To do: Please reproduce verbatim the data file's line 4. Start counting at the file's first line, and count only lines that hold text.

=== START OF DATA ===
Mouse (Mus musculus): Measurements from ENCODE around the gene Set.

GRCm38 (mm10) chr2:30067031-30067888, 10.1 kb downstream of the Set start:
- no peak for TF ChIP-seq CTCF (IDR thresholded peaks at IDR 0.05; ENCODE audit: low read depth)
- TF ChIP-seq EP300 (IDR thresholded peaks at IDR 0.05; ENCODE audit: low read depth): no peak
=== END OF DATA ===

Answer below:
- TF ChIP-seq EP300 (IDR thresholded peaks at IDR 0.05; ENCODE audit: low read depth): no peak